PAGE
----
Canada’s far costlier carbon tax? Fossil fuel subsidies.

Steve Lorteau
The federal government has spent $35 billion on the Trans Mountain pipeline alone. Photo via Trans Mountain.

Apr. 11, 2024

Worried about Taxpayer Dollars? Focus on Fossil Fuel Subsidies.  They cost Canadians a lot more money than the carbon tax.

The federal carbon tax increase is now in effect, and will raise gas prices by three cents per litre in most Canadian provinces.

Yet this ongoing debate overlooks a far costlier carbon tax: fossil fuel subsidies.

Fossil fuel subsidies cost us big bucks

These subsidies cost Canadian taxpayers at least $6.03 billion or roughly $214 per taxpayer every year. And unlike the federal carbon tax, Canadians don’t get a rebate on this tax.

Fossil fuel subsidies are a big problem across Canada. The federal government has spent $35 billion on the Trans Mountain oil pipeline and $275 million on a liquefied natural gas facility. The Canadian oil and natural gas sector also benefits from special tax breaks under the Income Tax Act.

British Columbia, Alberta and Saskatchewan give more than $2.5 billion in royalty reductions and tax exemptions to the fossil fuel industry every year. Ontario gives $500 million in tax breaks to aviation and agricultural fuels. Manitoba, Quebec and the Atlantic provinces give similar tax exemptions to fuel and natural gas.


Big costs to taxpayers

A billion here, a few billion there — all these subsidies add up to a big cost to Canadian taxpayers. While oil and gas companies boast about record profits, Canadian taxpayers are footing the bill.

These explicit fossil fuel subsidies are only the tip of a growing iceberg.

They don’t include the health-care costs of air pollution, which is responsible for five million deaths worldwide every year. They also don’t include the future costs of cleaning abandoned oil wells, unpaid municipal property taxes and other costs abandoned by fossil fuel companies.

Multi-level problems

Fossil fuel subsidies are a problem at multiple levels. They frustrate climate change mitigation efforts because they increase the profitability of fossil fuels.

This creates a perverse incentive that actively encourages further pollution.

They also create artificially lower prices for fossil fuels, which is why libertarians and free market conservatives have opposed these so-called fossil fuel welfare payments.

Fossil fuel subsidies also impose an opportunity cost. The taxpayer money used for fossil fuel subsidies could go to more valuable projects, such as building more homes, just as the federal government used to do until the early 1990s.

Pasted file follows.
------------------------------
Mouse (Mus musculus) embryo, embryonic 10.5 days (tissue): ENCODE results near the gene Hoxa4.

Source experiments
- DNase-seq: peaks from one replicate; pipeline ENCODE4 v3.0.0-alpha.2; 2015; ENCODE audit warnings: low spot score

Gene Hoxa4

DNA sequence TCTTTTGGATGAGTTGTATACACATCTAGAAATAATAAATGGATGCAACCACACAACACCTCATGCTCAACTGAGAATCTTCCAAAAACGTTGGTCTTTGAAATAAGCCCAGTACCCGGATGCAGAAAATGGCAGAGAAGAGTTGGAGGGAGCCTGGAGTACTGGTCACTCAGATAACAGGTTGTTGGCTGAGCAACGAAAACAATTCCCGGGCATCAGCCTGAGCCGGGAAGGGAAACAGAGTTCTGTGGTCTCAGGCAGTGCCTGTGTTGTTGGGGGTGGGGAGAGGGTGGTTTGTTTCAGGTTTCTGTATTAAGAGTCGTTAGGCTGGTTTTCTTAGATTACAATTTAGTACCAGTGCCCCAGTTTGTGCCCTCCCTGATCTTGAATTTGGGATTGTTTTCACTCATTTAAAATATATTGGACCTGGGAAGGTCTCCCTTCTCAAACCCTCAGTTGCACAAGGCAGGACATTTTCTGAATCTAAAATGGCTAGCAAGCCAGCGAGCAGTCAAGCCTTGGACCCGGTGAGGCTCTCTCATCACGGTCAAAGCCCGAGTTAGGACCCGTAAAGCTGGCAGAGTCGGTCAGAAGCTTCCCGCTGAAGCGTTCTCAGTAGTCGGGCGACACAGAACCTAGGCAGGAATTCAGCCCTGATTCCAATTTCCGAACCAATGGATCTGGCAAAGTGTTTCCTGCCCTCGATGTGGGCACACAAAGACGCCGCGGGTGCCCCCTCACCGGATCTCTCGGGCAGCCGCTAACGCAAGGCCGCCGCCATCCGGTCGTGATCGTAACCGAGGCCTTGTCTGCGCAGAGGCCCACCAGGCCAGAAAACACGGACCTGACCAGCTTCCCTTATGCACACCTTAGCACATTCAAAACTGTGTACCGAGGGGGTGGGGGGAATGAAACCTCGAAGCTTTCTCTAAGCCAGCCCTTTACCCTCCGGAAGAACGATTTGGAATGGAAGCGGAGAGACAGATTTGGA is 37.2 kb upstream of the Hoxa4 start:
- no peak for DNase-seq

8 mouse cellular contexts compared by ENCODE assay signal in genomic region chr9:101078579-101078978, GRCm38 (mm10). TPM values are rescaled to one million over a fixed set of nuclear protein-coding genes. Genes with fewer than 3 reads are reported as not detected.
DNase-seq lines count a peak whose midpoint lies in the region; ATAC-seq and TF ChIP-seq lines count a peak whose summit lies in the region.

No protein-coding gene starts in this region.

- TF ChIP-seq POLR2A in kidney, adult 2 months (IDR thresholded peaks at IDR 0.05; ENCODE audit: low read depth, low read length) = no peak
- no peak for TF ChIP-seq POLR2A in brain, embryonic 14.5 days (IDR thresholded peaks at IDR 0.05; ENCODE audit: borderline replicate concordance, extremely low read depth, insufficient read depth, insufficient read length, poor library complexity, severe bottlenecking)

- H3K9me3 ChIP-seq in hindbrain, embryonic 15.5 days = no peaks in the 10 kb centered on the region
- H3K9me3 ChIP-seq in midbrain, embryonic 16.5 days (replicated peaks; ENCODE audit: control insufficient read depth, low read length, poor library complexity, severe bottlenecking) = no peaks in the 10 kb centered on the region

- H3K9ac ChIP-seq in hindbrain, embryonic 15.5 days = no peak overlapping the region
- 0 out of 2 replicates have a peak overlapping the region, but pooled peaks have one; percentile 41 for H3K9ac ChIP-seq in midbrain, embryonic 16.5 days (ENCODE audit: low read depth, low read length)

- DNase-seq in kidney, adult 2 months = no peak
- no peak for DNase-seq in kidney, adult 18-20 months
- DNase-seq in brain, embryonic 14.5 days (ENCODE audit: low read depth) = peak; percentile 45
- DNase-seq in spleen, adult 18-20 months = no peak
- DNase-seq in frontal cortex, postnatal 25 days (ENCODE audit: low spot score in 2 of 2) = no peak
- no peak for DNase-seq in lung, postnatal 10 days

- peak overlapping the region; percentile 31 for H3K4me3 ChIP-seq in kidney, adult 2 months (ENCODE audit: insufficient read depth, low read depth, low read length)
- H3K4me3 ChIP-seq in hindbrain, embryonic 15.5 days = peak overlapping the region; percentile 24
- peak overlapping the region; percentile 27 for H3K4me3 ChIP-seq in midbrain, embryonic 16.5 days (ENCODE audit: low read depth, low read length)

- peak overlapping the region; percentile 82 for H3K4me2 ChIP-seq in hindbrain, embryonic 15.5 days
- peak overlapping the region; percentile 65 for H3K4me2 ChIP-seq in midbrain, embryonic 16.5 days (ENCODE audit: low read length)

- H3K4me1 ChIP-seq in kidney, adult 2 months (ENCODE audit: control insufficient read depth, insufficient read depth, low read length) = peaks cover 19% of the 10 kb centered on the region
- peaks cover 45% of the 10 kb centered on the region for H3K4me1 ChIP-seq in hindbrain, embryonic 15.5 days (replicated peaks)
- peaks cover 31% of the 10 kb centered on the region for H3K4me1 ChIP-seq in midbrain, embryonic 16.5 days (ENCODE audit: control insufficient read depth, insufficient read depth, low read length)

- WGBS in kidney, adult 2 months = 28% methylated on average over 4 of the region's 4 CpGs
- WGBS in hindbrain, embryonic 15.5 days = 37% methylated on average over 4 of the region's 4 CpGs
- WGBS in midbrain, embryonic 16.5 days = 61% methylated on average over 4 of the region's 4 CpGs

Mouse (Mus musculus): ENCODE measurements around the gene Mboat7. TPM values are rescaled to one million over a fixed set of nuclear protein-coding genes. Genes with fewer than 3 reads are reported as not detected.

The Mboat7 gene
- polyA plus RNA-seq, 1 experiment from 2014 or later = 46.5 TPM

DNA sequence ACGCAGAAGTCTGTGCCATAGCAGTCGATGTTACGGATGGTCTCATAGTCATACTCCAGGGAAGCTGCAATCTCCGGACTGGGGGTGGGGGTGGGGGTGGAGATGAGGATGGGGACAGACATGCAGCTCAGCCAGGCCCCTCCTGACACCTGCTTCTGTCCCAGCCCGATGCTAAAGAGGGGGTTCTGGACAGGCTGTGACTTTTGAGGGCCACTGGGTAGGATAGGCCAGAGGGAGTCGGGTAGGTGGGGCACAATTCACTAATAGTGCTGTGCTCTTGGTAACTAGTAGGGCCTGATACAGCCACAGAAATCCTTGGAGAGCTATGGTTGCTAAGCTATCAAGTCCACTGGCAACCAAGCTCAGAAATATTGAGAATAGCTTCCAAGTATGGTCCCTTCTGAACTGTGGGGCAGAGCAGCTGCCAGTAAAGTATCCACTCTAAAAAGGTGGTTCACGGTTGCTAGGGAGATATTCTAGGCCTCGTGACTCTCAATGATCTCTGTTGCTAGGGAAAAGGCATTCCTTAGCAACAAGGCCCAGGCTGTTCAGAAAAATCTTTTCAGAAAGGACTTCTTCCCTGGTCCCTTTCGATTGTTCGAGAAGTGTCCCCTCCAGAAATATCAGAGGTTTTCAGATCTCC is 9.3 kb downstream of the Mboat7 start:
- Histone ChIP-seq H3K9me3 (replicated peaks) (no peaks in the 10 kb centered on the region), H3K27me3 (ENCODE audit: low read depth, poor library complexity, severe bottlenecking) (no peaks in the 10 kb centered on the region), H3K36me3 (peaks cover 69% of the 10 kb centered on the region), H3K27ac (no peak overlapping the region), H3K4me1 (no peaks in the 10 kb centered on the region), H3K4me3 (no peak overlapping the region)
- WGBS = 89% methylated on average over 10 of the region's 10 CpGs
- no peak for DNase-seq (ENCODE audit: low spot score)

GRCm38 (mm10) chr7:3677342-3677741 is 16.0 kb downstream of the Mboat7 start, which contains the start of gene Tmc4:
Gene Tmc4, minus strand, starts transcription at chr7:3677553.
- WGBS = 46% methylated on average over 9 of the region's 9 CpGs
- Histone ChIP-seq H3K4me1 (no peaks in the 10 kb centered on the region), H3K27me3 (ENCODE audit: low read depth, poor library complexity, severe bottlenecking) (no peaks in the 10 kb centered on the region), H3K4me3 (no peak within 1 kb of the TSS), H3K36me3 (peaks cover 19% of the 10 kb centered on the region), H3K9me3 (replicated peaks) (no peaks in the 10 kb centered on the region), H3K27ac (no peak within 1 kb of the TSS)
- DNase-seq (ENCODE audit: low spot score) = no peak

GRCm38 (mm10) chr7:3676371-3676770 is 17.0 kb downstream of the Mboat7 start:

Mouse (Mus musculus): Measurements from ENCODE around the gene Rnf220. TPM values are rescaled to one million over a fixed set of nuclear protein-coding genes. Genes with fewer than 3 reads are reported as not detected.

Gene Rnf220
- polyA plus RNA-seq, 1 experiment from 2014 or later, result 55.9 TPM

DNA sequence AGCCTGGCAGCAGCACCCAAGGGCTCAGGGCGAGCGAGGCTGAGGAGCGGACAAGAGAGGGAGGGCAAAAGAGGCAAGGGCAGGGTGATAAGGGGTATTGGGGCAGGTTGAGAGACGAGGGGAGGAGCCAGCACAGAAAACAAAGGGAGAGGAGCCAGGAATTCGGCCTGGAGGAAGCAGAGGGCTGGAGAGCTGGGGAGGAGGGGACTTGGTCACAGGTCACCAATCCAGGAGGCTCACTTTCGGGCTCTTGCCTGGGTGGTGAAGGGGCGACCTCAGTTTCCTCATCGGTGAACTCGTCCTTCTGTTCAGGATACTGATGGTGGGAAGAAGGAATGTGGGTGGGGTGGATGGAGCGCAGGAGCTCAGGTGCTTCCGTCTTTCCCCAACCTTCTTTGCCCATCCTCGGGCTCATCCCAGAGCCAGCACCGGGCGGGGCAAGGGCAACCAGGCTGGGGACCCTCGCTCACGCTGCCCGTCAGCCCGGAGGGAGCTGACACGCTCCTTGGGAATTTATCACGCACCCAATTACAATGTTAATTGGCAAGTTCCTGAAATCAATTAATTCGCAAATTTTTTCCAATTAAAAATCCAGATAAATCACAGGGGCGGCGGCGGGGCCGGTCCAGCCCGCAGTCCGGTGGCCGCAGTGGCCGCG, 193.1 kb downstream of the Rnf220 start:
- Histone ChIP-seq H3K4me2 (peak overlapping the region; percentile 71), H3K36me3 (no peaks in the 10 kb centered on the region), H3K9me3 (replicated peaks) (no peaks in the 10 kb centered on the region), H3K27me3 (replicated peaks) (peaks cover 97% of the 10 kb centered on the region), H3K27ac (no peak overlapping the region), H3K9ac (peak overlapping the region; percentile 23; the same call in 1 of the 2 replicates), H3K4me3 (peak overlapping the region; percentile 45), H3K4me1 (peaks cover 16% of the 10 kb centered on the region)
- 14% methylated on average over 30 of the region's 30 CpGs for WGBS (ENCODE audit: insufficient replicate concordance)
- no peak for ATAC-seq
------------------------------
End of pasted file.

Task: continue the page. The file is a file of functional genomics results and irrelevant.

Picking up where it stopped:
Just the federal portion of the subsidies over the last four years could have funded every solar and wind project in Canada or doubled public transit ridership. The money could also fund schools, hospitals or tax cuts.

For these reasons, there is a mounting consensus that fossil fuel subsidies in Canada and elsewhere should be eliminated.

Ending fossil fuel subsidies

There have been various attempts to eliminate fossil fuel subsidies. In 2009, then prime minister Stephen Harper and other G20 leaders pledged to phase out “inefficient” fossil fuel subsidies.

At the 2022 United Nations climate change conference, all UN member states committed to “accelerating efforts towards the phase-down of... inefficient fossil fuel subsidies.”

In the past few years, U.S. President Joe Biden has sought to scrap oil and gas industry subsidies.

Last June, the House of Commons studied the phaseout of fossil fuel subsidies. Following the report, Environment Minister Steven Guilbeault released a plan to eliminate some but not all fossil fuel subsidies.

Despite these calls for reform, many fossil fuel subsidies persist and continue to cost us billions. Indeed, Canadians still spend more to support oil and gas extraction than Australia, Germany, Japan, Mexico and the United States.

Eliminating fossil fuel subsidies may not be a silver bullet to solve climate change, but it could make a big difference in meeting our climate goals. It just makes dollars and sense.

Steve Lorteau is an SJD candidate in the faculty of law at the University of Toronto. This article was originally published by the Conversation.

[Top photo: The federal government has spent $35 billion on the Trans Mountain pipeline alone. Photo via Trans Mountain.]